Salvage whole gland cryotherapy provides adequate oncologic control of locally recurrent prostate cancer (PCa) following radiation therapy, a new study finds.
In a retrospective study of 268 patients treated with salvage whole gland cryotherapy from 1992 to 2004, disease-specific survival (DSS) was 81% and overall survival (OS) was 77% at 10 years, Louis Pisters, MD, of The University of Texas MD Anderson Cancer Center in Houston, and colleagues reported in The Journal of Urology. Median OS was 15.8 years and median DSS was not reached.
At 10 years, 69% of patients had freedom from androgen deprivation therapy (ADT), and 76% had freedom from castration-resistant PCa (CRPC). Patients who received neoadjuvant ADT had a significant 78% improvement in OS and a significant 59% improvement in DSS but not freedom from castration-resistant disease or adjuvant ADT.
Having a pre-salvage PSA level exceeding 10 ng/mL was significantly associated with a 3-fold increased risk for CRPC and a 2-fold increased risk of initiating ADT.
Of 223 complications during whole gland cryoablation, 168 had a Clavien score of 1 or 2 and 55 had a Clavien score of 3. Severe incontinence developed in 16.4% of patients and bladder neck contracture developed in 10.4%. Rates of erectile dysfunction could not be assessed.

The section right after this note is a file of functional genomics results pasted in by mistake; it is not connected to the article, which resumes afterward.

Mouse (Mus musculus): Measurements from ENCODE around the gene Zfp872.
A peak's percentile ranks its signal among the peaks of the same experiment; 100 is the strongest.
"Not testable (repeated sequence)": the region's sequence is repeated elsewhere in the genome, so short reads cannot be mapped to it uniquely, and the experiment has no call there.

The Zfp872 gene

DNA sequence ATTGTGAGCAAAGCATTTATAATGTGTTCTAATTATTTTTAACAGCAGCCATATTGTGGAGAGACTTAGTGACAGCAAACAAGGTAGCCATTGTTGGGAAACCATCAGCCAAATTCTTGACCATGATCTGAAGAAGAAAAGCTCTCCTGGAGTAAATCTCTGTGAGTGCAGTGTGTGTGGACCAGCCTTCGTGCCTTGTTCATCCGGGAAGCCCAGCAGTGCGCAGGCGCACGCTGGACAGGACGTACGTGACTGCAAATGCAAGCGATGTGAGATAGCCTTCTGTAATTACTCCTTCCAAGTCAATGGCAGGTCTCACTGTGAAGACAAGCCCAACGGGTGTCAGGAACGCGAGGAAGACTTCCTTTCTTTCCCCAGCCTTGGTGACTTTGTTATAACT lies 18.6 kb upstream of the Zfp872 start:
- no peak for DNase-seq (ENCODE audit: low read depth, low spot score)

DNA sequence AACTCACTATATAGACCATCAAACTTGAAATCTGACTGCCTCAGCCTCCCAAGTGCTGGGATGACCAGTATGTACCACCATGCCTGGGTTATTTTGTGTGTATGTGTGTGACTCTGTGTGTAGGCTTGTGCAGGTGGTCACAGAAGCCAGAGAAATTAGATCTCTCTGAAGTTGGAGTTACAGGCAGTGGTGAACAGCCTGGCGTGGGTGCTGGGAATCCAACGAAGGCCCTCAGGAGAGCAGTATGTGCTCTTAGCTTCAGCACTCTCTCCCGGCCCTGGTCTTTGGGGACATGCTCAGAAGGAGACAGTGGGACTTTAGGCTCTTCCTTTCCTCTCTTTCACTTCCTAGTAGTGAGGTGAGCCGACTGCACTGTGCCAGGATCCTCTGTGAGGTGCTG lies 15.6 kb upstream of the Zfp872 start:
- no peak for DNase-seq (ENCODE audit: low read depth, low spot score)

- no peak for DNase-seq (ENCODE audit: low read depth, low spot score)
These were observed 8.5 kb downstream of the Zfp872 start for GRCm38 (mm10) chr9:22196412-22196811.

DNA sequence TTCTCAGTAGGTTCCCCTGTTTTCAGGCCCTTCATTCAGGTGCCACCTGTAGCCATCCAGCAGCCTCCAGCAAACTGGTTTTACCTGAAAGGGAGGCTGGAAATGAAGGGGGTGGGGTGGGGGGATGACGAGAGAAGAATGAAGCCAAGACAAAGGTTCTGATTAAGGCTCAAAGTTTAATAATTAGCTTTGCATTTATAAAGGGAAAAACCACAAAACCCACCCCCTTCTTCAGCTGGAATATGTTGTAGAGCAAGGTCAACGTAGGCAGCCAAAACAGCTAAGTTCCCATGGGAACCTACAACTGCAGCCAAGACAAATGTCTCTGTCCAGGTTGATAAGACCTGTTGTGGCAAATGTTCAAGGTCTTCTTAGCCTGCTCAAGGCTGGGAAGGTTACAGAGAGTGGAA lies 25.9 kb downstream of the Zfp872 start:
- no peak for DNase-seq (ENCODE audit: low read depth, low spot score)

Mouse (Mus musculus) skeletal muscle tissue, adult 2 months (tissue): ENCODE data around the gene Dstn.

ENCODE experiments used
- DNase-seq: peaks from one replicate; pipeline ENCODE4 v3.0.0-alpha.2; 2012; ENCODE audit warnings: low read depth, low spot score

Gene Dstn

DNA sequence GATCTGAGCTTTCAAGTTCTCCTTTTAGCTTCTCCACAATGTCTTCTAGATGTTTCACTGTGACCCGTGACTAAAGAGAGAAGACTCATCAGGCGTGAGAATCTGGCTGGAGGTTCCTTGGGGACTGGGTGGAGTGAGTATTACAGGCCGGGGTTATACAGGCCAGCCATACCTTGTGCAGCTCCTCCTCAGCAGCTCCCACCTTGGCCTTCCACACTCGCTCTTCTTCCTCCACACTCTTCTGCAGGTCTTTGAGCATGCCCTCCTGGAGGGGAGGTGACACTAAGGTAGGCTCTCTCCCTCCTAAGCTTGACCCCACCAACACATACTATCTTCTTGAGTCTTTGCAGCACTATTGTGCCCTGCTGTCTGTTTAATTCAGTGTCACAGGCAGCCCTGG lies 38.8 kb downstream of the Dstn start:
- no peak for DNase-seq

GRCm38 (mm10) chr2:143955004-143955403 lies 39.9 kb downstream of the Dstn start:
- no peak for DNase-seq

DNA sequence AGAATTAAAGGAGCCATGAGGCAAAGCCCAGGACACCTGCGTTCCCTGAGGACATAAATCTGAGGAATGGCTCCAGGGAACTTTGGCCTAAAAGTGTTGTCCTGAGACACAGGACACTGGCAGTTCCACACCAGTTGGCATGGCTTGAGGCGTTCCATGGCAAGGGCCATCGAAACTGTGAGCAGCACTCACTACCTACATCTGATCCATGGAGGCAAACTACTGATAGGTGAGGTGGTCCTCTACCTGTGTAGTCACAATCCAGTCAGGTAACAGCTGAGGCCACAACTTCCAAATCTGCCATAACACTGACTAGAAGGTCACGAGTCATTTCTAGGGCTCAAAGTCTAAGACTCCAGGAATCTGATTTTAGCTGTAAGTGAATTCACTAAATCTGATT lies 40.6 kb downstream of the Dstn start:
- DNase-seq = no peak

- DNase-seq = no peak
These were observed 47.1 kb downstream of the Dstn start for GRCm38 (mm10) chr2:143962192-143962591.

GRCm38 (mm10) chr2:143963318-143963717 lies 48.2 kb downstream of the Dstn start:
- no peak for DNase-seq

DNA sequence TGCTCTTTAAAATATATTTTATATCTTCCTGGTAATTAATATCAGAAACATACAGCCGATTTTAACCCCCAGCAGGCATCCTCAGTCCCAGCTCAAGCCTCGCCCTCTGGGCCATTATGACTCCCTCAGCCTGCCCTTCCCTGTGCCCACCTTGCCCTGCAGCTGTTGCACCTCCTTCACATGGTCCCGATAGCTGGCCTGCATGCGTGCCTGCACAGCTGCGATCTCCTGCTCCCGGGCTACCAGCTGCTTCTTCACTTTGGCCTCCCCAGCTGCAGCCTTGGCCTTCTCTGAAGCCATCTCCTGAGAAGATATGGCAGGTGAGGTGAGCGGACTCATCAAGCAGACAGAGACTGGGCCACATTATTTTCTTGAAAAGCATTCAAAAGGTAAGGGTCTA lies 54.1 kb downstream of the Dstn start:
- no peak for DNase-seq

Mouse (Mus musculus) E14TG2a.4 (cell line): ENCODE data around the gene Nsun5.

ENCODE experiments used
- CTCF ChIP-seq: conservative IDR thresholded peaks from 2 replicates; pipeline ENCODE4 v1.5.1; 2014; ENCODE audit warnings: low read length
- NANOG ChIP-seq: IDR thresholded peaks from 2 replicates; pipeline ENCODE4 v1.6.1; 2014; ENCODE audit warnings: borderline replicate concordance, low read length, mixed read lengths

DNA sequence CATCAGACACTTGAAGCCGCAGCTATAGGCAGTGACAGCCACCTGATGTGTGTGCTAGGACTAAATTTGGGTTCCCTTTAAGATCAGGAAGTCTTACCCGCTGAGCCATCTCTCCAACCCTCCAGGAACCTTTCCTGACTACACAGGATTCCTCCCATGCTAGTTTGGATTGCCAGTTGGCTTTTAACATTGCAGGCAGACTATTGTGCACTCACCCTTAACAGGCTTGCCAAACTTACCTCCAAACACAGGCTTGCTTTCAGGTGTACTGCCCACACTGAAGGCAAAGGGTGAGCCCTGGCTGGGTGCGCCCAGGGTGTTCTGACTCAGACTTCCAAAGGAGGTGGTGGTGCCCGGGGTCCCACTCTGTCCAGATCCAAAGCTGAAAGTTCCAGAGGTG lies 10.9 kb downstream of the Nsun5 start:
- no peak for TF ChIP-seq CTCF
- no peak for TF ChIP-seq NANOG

“Overall, our data demonstrate adequate long-term oncologic outcomes for patients with [radiation refractory PCa] undergoing salvage cryotherapy,” Dr Pisters’ team stated.
“We feel that failure rates of salvage cryotherapy may be reduced using contemporary selective imaging, targeted biopsies and biomarker criteria. Further studies utilizing advanced imaging and molecular modalities in the salvage setting may result in better oncological outcomes as exclusion of advanced disease is more precise.”
Chin JL, Lavi A, Metcalfe MJ, et al. Long-term outcomes of whole gland salvage cryotherapy for locally recurrent prostate cancer following radiation therapy: a combined analysis of two centers. J Urol. doi:10.1097/JU.0000000000001831